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In 2016, Joe Bakhmoutski was diagnosed with testicular cancer. Since then he has set up Simplify Cancer, a site that includes a podcast, videos and a book about finding better ways of dealing with cancer. He is passionate about helping people who have been diagnosed with cancer to stay on top of their worries during treatment and beyond. He tells his story here.
I was in the shower when I felt a hard lump in one of my testicles. I remember feeling something was really wrong and I became numb with fear. I raced to my doctor later that morning. She did a physical examination, asked about my medical history and sent me to have an ultrasound. I went from there to work and when I came out of a meeting I had three missed calls from my doctor asking me to come back in. I went in and she had organised for me to see a urologist* later that day. The word cancer wasn’t mentioned, but by now I suspected it was on the cards.
The urologist reviewed the ultrasound results. He then did a physical examination, feeling my testicles and my abdomen. It felt a little weird, having your balls touched by a stranger who wasn’t your lover! Still, he didn’t make me feel uncomfortable. He then sat me down and said, ‘’I’m sorry to say this, but it is cancer.’’ I went blank. He went on to explain what testicular cancer was, my treatment options, and that I would need an operation called an orchidectomy, which meant that the cancerous testicle would be surgically removed. Once the testicle had been removed, it would be sent off for more tests to confirm the stage and type of cancer. He would book the operation in for four days’ time.
I was shocked. I couldn’t take in the magnitude of what he was saying. I didn’t have time to process everything and a lot of the details slipped past me. I had to fill in a big batch of forms and he ordered more tests, including blood tests, a chest x-ray and a CT scan.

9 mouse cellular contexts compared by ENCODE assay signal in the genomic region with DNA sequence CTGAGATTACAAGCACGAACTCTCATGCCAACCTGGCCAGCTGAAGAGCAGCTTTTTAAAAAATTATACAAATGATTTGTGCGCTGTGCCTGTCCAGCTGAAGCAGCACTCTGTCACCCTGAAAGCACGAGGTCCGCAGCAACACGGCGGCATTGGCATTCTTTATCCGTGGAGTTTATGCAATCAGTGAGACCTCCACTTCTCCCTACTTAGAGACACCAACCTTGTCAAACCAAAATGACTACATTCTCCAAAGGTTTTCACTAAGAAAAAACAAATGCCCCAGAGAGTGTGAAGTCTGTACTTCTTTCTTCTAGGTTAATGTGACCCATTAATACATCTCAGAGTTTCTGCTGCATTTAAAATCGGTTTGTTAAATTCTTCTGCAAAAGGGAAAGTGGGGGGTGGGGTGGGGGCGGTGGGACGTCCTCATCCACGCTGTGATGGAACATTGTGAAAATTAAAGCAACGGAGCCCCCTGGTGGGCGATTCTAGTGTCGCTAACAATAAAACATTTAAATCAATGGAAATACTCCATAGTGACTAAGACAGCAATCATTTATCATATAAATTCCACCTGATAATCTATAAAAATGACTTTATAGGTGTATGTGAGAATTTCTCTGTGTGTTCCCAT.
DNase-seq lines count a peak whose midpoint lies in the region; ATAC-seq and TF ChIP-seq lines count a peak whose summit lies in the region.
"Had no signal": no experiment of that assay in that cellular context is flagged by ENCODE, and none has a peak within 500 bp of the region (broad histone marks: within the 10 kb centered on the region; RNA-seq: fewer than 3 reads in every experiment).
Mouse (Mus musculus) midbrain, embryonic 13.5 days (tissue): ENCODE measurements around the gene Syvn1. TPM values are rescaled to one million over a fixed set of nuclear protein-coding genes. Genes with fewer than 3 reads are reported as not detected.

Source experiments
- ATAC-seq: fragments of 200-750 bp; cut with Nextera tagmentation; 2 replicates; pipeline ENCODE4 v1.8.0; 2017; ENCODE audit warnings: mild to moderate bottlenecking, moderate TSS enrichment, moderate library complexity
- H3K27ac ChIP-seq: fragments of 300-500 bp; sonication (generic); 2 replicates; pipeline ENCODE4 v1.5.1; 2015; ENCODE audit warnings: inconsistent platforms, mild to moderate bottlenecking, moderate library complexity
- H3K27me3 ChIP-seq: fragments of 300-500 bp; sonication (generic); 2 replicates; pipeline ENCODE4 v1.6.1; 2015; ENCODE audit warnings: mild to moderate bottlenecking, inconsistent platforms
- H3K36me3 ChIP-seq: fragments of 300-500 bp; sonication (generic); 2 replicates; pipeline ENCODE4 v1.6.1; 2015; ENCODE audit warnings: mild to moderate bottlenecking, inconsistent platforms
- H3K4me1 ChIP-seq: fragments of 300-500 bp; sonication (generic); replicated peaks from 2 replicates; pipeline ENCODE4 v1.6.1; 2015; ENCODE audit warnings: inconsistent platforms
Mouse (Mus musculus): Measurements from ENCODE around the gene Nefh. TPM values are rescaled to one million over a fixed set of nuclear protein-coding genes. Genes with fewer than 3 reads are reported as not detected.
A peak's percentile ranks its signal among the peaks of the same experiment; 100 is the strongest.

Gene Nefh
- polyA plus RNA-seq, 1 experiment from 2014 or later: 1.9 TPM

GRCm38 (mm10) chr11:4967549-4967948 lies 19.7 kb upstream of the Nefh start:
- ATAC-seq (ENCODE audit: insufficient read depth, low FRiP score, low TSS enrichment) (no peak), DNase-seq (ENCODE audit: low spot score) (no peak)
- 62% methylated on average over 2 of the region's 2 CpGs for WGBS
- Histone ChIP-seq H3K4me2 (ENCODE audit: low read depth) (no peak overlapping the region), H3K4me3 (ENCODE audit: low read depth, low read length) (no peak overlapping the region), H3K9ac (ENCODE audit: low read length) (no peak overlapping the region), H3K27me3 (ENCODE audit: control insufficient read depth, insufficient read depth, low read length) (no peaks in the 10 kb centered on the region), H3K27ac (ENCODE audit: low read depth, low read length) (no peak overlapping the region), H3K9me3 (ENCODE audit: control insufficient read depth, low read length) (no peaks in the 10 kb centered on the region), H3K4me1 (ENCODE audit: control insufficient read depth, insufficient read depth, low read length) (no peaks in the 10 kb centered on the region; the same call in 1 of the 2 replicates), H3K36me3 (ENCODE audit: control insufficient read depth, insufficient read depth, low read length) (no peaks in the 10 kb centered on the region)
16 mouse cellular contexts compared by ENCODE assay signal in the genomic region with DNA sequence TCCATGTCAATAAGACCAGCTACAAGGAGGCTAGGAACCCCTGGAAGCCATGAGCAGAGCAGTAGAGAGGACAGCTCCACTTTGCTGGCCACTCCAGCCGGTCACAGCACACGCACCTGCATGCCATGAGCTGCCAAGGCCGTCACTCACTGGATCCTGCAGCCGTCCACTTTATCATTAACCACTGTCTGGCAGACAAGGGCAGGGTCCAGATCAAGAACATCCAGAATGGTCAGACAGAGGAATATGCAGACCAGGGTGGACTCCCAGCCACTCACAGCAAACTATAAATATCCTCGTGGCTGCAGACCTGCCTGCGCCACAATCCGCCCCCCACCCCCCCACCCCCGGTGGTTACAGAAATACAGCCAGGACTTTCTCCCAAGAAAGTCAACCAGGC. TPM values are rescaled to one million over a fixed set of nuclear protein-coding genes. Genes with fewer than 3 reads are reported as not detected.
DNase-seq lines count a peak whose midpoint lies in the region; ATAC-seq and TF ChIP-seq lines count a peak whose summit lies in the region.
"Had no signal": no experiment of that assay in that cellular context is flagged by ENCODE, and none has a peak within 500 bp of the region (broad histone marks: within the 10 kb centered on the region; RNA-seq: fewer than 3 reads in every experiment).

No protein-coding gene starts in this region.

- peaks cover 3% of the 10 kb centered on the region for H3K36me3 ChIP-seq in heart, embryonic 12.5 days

I walked straight into the nearest café and ordered a coffee. Thoughts were racing in my head. I can’t believe this is happening to me. Am I going to die? If I’m going to have chemo, will I still be able to work? Will I still be able to play with my toddler? Can I still have sex? How do I tell my wife, my mother, my colleagues?
My wife knew I was going to the doctor. She had gone to work thinking it was a false alarm, that everything would be okay. I tried to calm myself before I called her. When I told her, she was shocked. She didn’t know how to react. But she was so supportive, then and now.
Follow up tests showed that the cancer had already spread to my lymph nodes. I had to see an oncologist**. There’s nothing like seeing an oncologist to bring it home that you have cancer. He explained the various treatments available to me given the stage and cancer type, including radiation and chemotherapy. He gave me options and I thought to myself, ‘’Hey, do you expect me to make the decisions? I’m just a regular guy!’’.
I realise now that no-one knows you like you know yourself. While I relied on my treatment team for information and expertise, I knew I had to be the one to make the decisions if I wanted to have some control over my life. It was a turning point for me because I didn’t want to be passive, I didn’t want things to just happen to me during the process. I wanted to get back some semblance of control at a time when things felt pretty out of control. I decided on a nine-week cycle of chemotherapy over six months.
Before chemo started, I took our two-year-old son to his favourite park. We spent the whole day there. I bought a picnic, we had fun chasing seagulls. I thought to myself, “How do I tell him? He’s just a kid”. I couldn’t bring myself to do it, but now I wish I had.
Before the chemo, my oncologist offered me the option of putting sperm away for storage, as it was likely that the chemo would affect my fertility. It felt a little awkward to have these conversations. I just took it for granted that I would be able to naturally have children when I chose to. And it’s hard when that vision of myself didn’t match my reality. My wife was incredibly supportive and I just had to keep reminding myself that this wasn’t my fault. We decided to go ahead and put sperm in storage should we decide to have another child later.